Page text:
Citing the judgment of LJ Smith in Eeles, the Master noted that “Before taking such a course, the judge must be satisfied by evidence that there is a real need for the interim payment requested.”
Against this background the Master invited the parties’ counsel to each prepare a tabulated summary of their respective valuations of the “likely” final judgment under “Eeles 1”. Claimant’s counsel submitted that even on a conservative basis, the Claimant was likely to recover a lump sum substantially higher than the level of interim payments already made. However, counsel for the Second Defendant maintained that a further interim payment would result in an overpayment or something so close to its maximum valuation as to be negligible and hence in excess of a reasonable proportion, based on the Second Defendant’s “conservative” basis assessment.
The Second Defendant also maintained that the Claimant had failed to mitigate his loss by not accepting the accommodation and statutory funding offered by the Local Authority; and had he accepted it, the benefit could have been over £68,000 by the date of trial.
In terms of the deduction to reflect the inappropriate care regime, the Second Defendant relied on Loughlin v Singh  EWHC 1641 where the court reduced a Claimant’s past care regime by 20% and in the case at hand submitted that the appropriate reduction here would be at least 25% to reflect the value of night care unnecessarily provided.
The Master gave some consideration to whether the conservative approach should apply to the Claimant’s or the Defendant’s valuation, but stated that this would depend on the facts and issues of a particular case and that the court should have regard to whether there is a sustainable argument that not all aspects of loss should be recoverable. The question is whether the award at trial may well be sufficiently closer to the Defendant’s figures as to result in either overpayment or something uncomfortably beyond a “reasonable proportion”.
The Master also considered the Second Defendant’s mitigation argument both important and arguable. Whilst acknowledging that the Peters principle was well established that a tortfeasor cannot displace a loss if the victim chose not to apply for publicly funded assistance, he drew a distinction between a case where the Claimant had simply not applied for assistance with one where he had rejected a specific offer in circumstances where it would be unreasonable to do so; particularly in a case such as this where 15% of his damages were irrecoverable from the Defendant. Mention was made of the judgment of Lord Dyson in Peters where he stated: “There is much to be said for the view that it is reasonable for a claimant to prefer self-funding….rather than provision at the public expense… In other words, it is not open to a defendant to say that a claimant who does not wish to rely on the State cannot recover damages because he or she has acted unreasonably….We heard no argument on this approach to the mitigation issue and we express no concluded view about it”.
Consequently, the Master considered the mitigation point to be entirely arguable and one that he could take account of when assessing what realistic minimum value the claim has.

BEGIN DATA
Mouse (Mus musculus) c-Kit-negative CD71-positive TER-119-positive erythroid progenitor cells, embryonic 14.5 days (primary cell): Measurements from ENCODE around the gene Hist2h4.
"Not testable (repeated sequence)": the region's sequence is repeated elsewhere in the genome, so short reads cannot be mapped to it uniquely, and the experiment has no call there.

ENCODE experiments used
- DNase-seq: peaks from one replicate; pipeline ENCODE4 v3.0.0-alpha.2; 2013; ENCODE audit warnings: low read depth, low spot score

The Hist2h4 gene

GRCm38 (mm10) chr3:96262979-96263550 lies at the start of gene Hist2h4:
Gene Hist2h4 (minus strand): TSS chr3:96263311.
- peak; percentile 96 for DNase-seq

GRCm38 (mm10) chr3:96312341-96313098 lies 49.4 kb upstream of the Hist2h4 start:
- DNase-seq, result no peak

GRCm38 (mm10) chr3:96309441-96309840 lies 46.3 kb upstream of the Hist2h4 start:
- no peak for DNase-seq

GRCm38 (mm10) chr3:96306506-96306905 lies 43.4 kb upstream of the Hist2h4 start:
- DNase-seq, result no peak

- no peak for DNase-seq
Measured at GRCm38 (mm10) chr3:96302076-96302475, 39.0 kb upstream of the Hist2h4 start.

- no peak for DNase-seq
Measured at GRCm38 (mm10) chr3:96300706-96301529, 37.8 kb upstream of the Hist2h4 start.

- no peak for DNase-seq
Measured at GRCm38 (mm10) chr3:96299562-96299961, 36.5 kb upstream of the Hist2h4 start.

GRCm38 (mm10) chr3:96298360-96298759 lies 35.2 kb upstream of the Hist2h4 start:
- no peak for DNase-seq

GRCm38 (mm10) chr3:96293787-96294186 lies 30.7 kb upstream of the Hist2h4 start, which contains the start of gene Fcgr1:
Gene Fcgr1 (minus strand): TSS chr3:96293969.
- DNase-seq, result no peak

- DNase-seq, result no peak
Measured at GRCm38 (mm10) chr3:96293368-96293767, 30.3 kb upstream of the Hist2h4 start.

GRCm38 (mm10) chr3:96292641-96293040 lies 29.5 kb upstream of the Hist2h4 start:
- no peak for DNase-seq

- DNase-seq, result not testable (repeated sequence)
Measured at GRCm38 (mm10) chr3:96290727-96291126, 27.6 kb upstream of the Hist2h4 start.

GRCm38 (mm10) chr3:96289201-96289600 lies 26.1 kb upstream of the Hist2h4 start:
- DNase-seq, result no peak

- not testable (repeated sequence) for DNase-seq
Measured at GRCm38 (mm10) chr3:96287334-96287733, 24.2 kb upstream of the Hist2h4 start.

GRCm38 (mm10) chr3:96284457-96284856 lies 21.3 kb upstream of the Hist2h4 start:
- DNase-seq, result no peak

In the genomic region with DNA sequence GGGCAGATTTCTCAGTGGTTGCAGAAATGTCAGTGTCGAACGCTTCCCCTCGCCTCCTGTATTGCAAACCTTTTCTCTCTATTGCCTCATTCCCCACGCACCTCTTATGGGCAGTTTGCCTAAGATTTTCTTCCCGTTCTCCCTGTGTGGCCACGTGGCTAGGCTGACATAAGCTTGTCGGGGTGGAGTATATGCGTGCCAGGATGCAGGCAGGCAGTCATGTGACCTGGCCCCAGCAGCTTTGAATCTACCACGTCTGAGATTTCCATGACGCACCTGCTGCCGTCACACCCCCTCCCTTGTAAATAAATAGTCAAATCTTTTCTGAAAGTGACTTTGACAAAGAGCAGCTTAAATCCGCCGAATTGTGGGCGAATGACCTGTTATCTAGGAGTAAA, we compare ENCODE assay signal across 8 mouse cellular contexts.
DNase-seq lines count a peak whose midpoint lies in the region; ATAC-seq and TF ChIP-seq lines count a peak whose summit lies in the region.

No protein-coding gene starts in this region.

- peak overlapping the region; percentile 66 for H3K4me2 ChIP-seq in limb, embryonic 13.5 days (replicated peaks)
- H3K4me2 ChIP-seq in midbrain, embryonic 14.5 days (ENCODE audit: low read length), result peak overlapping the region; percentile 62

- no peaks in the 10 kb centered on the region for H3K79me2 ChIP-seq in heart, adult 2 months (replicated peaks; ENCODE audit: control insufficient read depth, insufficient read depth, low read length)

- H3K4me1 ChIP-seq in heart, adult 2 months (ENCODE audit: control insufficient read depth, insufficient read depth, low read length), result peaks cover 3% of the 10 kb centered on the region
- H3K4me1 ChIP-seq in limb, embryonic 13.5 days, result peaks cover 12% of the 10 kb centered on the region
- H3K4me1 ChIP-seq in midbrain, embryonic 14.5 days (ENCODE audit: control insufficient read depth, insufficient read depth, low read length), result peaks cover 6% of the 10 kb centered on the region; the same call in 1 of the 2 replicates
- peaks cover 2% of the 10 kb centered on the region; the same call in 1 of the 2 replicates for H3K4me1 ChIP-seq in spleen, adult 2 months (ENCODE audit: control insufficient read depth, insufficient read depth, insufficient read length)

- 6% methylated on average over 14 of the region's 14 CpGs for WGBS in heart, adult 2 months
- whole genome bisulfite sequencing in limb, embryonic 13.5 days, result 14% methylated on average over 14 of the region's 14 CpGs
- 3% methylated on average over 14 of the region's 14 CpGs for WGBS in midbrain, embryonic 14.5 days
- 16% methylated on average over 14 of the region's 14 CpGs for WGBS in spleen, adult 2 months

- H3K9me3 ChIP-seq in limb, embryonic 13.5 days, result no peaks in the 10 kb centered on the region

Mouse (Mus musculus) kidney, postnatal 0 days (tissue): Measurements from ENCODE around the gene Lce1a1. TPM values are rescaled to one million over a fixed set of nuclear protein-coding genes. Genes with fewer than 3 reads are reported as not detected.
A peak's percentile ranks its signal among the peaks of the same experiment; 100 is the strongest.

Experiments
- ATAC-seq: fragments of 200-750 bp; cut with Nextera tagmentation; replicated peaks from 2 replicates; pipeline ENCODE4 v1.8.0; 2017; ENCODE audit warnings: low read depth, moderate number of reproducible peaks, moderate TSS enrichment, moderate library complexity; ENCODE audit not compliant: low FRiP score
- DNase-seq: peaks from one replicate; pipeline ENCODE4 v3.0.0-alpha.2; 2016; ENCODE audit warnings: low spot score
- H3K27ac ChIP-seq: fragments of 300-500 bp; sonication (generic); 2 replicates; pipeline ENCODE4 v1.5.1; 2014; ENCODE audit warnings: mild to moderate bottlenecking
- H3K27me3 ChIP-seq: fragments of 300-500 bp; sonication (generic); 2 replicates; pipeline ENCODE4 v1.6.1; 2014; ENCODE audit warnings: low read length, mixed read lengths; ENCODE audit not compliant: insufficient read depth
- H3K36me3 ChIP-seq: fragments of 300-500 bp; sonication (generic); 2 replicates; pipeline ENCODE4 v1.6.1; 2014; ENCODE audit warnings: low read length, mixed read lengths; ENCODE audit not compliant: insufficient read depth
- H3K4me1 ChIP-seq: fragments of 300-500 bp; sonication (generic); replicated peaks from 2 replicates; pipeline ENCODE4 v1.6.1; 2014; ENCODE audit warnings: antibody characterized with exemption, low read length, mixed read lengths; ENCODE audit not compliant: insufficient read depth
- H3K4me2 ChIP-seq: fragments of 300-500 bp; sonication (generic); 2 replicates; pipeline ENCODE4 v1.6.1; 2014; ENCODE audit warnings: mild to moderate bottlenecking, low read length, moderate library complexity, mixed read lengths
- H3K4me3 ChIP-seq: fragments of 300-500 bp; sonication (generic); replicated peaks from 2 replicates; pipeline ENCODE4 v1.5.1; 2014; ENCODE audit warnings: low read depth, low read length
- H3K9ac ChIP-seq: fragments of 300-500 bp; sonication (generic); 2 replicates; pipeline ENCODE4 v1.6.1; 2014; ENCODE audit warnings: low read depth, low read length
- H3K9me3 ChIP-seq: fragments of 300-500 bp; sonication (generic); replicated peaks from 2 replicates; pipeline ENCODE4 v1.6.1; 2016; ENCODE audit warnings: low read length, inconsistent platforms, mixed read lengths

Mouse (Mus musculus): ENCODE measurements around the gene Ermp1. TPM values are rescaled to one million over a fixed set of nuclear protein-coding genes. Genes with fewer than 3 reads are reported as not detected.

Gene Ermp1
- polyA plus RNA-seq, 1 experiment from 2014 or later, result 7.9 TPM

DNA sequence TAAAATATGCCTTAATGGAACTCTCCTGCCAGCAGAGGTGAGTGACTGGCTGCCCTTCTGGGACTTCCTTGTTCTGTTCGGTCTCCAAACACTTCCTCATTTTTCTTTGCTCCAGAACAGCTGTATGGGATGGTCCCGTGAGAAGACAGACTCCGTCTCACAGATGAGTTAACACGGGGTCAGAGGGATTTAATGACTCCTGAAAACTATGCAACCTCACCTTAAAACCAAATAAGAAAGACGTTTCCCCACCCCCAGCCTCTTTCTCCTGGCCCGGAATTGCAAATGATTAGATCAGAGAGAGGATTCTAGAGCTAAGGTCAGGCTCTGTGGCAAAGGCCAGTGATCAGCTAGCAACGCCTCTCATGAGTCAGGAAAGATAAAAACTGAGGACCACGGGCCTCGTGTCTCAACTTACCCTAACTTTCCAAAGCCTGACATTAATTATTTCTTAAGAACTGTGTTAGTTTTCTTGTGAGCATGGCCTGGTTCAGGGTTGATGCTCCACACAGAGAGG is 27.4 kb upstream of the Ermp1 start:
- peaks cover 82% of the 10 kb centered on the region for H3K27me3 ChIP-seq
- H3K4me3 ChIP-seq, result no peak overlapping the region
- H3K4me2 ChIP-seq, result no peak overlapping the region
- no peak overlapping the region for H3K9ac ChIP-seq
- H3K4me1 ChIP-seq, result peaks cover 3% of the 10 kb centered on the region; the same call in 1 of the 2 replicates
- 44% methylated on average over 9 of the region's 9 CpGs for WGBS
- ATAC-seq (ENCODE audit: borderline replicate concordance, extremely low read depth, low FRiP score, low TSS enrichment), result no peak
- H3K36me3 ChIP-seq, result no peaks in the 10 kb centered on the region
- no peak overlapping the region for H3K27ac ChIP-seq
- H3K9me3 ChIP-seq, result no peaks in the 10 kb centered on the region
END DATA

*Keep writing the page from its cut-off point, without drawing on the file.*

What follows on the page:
Following his review of the evidence the Master was satisfied that the Second Defendant’s medical evidence presented a very different and equally plausible contrary case to that of the Claimant’s evidence and that he could not disregard that and yield to an implied threat, even if wholly unintended, that the denial of further funding could result in dire consequences for the Claimant, and that he would run out of funds to support his care needs through to trial. The Master thus found that the Second Defendant had an arguable and fundamental point that the current care regime was open to question and that there was a real risk that the Claimant’s past losses for care an accommodation stand to be reduced by significant margins.
In the light of the above, the Master was thus not satisfied as to need for the purposes of the application.
The Master then went onto consider the consequences of overpayment by way of interim payment at this stage and that it would presumably have to be reflected as a credit against the Claimant’s future loss award and could potentially impact on the adequacy of it in terms of the funds available to support the Claimant in the future.
In conclusion, the Master was not persuaded that it would be appropriate to make a further interim payment pending trial and refused the Claimant’s application.
This case provides not only a useful recap of the principles set out in Eeles, but also emphasises that even in circumstances where a care regime is firmly established the court will not necessarily be satisfied as to the reasonableness of it; and that the award in respect of it may stand to be significantly reduced on final reckoning.
Furthermore, the decision potentially reopens the state funding argument in partial recovery cases the court may entertain an argument that the Claimant has failed to mitigate his loss in refusing state funding over private funding. It will be interesting to see how that develops and any further decisions on the point are eagerly awaited. Those advising Claimants will have to think carefully if they refuse an offer by the Defendant for a funding expert if they are not going to recover 100 per cent of their damages.
If you would like to know more about this matter, please speak to your contact at Plexus:
Paul Phillips, Partner
T: 020 7469 6258 | M: 07989 196 490 | E: email@example.com